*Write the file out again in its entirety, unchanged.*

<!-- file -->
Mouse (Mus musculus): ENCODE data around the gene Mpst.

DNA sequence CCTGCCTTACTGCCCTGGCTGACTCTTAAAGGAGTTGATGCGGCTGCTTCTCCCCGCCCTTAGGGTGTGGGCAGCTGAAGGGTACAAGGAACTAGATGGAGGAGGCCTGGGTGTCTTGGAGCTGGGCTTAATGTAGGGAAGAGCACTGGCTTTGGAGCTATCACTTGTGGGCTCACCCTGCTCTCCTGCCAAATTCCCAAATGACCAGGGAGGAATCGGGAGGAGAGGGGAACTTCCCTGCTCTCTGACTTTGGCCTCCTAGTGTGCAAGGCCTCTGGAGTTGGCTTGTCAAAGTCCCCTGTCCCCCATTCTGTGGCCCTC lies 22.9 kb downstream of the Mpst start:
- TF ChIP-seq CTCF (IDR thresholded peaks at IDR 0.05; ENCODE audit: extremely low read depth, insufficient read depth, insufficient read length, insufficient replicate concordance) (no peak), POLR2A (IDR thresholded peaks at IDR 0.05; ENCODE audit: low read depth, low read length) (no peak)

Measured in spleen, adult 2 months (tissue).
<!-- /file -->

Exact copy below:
Mouse (Mus musculus): ENCODE data around the gene Mpst.

DNA sequence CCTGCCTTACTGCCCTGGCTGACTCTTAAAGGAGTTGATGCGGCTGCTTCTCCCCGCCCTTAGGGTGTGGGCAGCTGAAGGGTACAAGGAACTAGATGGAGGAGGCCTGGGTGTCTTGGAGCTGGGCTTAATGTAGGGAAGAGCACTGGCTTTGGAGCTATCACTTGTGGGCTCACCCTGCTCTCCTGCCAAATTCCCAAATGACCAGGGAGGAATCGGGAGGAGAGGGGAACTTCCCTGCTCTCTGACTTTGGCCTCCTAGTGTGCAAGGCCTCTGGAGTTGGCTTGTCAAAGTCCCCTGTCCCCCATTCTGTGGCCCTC lies 22.9 kb downstream of the Mpst start:
- TF ChIP-seq CTCF (IDR thresholded peaks at IDR 0.05; ENCODE audit: extremely low read depth, insufficient read depth, insufficient read length, insufficient replicate concordance) (no peak), POLR2A (IDR thresholded peaks at IDR 0.05; ENCODE audit: low read depth, low read length) (no peak)

Measured in spleen, adult 2 months (tissue).